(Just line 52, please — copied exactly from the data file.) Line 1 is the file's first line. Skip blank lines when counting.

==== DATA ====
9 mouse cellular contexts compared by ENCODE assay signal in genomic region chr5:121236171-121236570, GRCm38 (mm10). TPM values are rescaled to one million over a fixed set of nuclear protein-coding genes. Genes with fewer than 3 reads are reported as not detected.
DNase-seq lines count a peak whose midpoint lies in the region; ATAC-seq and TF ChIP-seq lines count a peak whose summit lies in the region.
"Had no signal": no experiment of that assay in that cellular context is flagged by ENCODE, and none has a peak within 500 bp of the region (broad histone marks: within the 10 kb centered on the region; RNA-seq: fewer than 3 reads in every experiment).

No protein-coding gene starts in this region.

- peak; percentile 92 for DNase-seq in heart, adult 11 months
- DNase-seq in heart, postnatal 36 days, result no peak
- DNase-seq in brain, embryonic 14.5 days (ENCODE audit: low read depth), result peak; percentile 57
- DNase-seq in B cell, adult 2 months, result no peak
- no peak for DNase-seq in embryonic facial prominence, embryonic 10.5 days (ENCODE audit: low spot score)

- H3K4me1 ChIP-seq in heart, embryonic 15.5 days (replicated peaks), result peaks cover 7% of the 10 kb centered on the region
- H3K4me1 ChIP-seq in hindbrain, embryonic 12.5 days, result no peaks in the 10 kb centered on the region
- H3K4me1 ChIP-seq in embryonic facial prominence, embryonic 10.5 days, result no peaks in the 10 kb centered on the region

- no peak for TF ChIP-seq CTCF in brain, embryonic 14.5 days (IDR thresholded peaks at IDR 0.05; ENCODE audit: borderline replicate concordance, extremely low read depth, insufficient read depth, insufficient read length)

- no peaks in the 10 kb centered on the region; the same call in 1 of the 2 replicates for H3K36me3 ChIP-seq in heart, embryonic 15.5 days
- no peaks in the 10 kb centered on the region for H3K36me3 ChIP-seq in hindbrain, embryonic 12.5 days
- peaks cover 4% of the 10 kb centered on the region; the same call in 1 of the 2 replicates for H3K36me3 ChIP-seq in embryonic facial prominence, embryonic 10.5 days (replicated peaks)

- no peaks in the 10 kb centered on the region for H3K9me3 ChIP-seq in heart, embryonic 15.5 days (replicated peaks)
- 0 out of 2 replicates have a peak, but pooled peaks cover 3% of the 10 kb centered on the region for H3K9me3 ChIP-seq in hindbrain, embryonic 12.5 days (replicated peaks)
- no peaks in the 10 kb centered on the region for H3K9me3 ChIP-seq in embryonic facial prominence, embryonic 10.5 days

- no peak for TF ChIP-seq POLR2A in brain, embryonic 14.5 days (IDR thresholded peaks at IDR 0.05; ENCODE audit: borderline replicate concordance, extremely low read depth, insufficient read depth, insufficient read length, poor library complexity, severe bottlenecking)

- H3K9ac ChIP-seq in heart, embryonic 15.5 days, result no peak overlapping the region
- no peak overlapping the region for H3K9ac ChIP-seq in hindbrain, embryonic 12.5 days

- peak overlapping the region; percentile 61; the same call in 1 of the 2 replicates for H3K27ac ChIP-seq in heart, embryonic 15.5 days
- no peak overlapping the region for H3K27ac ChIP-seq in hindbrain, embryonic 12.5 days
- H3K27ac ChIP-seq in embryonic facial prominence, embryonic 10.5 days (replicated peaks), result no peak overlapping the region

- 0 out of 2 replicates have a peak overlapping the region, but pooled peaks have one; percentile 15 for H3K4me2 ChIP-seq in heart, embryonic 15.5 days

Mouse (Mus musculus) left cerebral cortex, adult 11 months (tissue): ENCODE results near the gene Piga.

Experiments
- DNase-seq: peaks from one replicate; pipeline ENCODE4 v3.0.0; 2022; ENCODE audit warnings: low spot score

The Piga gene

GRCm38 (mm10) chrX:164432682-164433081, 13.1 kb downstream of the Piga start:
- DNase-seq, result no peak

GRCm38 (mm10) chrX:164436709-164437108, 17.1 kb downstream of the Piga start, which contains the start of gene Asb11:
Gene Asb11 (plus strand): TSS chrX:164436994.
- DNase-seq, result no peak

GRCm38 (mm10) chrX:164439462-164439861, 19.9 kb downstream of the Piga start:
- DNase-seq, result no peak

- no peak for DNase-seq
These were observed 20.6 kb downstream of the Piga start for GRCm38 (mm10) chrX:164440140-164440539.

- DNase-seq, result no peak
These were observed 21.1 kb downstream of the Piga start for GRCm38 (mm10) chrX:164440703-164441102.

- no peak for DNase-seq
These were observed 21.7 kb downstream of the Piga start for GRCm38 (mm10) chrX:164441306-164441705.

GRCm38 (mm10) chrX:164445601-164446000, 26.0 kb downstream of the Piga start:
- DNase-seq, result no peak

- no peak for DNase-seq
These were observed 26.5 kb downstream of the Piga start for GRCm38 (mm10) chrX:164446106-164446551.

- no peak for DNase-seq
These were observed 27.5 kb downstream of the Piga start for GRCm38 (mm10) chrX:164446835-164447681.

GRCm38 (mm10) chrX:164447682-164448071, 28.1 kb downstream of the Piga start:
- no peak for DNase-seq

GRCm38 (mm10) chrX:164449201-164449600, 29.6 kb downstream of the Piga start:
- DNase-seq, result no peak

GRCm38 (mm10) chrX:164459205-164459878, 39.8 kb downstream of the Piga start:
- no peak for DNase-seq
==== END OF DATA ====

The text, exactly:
GRCm38 (mm10) chrX:164449201-164449600, 29.6 kb downstream of the Piga start: